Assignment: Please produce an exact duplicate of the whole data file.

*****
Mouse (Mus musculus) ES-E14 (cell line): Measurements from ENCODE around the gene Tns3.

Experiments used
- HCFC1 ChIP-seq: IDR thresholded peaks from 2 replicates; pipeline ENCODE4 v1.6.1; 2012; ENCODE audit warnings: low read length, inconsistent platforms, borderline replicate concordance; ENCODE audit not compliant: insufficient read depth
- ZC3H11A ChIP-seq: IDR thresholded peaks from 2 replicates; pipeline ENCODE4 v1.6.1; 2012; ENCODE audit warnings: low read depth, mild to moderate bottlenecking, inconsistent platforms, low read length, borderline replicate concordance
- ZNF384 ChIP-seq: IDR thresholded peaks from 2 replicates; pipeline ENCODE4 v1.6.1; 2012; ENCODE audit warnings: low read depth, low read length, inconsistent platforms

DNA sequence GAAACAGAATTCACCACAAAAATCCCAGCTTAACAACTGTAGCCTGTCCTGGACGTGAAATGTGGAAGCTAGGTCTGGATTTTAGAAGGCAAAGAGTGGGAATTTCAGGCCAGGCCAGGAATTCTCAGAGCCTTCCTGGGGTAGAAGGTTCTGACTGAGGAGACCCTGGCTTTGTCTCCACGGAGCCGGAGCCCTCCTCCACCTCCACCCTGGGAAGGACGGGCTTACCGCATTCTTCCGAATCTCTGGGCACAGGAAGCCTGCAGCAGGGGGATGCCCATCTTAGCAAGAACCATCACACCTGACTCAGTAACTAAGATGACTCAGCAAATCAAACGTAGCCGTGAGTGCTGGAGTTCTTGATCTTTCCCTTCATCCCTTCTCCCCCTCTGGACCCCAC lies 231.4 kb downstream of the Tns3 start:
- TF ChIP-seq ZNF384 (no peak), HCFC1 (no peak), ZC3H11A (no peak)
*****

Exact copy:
Mouse (Mus musculus) ES-E14 (cell line): Measurements from ENCODE around the gene Tns3.

Experiments used
- HCFC1 ChIP-seq: IDR thresholded peaks from 2 replicates; pipeline ENCODE4 v1.6.1; 2012; ENCODE audit warnings: low read length, inconsistent platforms, borderline replicate concordance; ENCODE audit not compliant: insufficient read depth
- ZC3H11A ChIP-seq: IDR thresholded peaks from 2 replicates; pipeline ENCODE4 v1.6.1; 2012; ENCODE audit warnings: low read depth, mild to moderate bottlenecking, inconsistent platforms, low read length, borderline replicate concordance
- ZNF384 ChIP-seq: IDR thresholded peaks from 2 replicates; pipeline ENCODE4 v1.6.1; 2012; ENCODE audit warnings: low read depth, low read length, inconsistent platforms

DNA sequence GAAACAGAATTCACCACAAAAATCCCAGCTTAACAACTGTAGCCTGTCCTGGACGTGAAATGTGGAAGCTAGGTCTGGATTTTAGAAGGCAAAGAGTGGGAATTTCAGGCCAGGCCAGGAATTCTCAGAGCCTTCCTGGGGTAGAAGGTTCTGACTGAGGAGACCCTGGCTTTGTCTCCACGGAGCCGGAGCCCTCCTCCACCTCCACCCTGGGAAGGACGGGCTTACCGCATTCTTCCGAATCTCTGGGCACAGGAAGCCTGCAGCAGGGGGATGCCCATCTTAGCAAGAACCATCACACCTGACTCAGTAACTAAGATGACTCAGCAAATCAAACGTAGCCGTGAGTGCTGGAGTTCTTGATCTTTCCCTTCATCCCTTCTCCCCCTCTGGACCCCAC lies 231.4 kb downstream of the Tns3 start:
- TF ChIP-seq ZNF384 (no peak), HCFC1 (no peak), ZC3H11A (no peak)